Essay On Greek And Celtic Myths

5303 words - 22 pages

The Celtic myth, 'The Dream of Oenghus,' relates the tale of Oenghus the Celtic god of love and his long search for true love. Oenghus is the son of Boann and Daghdhae. Boann the white cow goddess, and Daghdhae the father of all gods, the 'good god.'In a dream Oenghus sees 'the loveliest figure in Ireland...' His memory of this vision makes him ill with loneliness and he begins to waste away. With the help of his mother, and another of his fathers' sons, Bodhbh, he begins his search for the girl he dreamt of. When, after years, he successfully completes his search the lovers' travels to Bruigh Mac, his home.Chronologically and geographically distant, Apuleius second century record of ...view middle of the document...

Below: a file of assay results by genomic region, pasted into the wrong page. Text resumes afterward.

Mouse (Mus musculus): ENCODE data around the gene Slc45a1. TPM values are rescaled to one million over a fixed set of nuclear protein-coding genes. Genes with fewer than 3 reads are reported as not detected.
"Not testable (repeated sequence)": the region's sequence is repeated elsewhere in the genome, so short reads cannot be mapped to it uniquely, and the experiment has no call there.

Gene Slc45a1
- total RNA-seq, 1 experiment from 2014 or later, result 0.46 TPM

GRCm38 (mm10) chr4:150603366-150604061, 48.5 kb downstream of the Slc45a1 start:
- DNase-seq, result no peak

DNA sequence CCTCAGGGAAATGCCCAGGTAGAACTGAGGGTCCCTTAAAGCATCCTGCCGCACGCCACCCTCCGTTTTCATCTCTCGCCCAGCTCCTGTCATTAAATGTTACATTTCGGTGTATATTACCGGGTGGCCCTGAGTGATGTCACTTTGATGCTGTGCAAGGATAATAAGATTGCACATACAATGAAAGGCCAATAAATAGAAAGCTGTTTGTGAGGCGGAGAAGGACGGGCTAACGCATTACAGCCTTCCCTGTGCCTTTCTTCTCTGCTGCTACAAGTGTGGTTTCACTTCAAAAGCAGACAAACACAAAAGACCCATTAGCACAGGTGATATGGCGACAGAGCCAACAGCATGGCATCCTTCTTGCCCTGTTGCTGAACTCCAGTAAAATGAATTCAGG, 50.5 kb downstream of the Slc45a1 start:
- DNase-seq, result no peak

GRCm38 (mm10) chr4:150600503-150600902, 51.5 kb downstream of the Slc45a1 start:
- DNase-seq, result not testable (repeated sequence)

' Eventually after many trials and tribulations, largely at the inspiration of the still jealous Venus, she is reunited with Cupid and comes to live the live of the immortals.These myths share a common fundamental theme. In both instances, the myths document a love between a mortal and a god. Moreover, both of the courtship's involve long periods of separation, difficult and desperate journeys in pursuit of the beloved, and deep ongoing uncertainty as to the ultimate outcome of the fat of the lovers. Clearly, it is not unreasonable to contend that they cover some common ground and address a conventional human dilemma.At the same time one can identify significant differences in the myths. 'The Dream Of Oenghus' a god, Oenghus, pursues a mortal. In 'Cupid And Psyche' a mortal Psyche, must illustrate her love for the immortal, Cupid. Oenghus, receives the willing assistance of other immortals in his search for his beloved. Cupid is also occasionally assisted by other immortals. However, Cupid and Psyche also endure the wrath of Venus and her endless demands on Psyche. In their relationship they must labor against malevolent gods.In the 'Dream Of Oenghus' Caer, the mortal object of Oenghus' passion, is remarkably free of the influence of the gods. Oenghus must seek her, he must identify her, and he cannot simply buy her. In the tale of 'Cupid and Psyche' it is psyche who must demonstrate her love and endure humiliation and hard labor to win back her ideal and supernatural lover, Cupid.Thus, these myths share a common theme, courtship and the pursuit of love: Specifically, the pursuit of divine or ideal love. However, their representations of this vary significantly. Nevertheless, these variations serve to reveal a great deal about the assumptions underlying these myths. Assumptions that relate to the nature of the gods, human nature, and the experience of love. The remainder of this discussion will focus on these slight but specific variations in an effort to enlighten the assumptions underlying offer significant information about the perceptions of love in Celtic and Roman culture.It would be a serious understatement to suggest that the course of love runs smoother for Oenghus than it does for Psyche. Following his vision Oenghus is overwhelmed by melancholy, a depression so pervasive that he falls into a generalized malaise.However, when the root of his affliction is diagnosed by Finghin, 'you have fallen in love in absence,' the assistance of Boann is immediately enlisted. When this is of no use both Daghdhae and Bodhbh willingly join the search. The gods are united in their assistance to Oenghus.On the other hand, the gods are remarkably incapable of influencing mortal behavior. When the girl is identified the gods cannot simply seize her. Oenghus is taken to identify her, which he does, and Bodhbh explains, 'Even if you do recognize her, I have no power to give her, and you may only see her.'To actually obtain the girl they must enter int...


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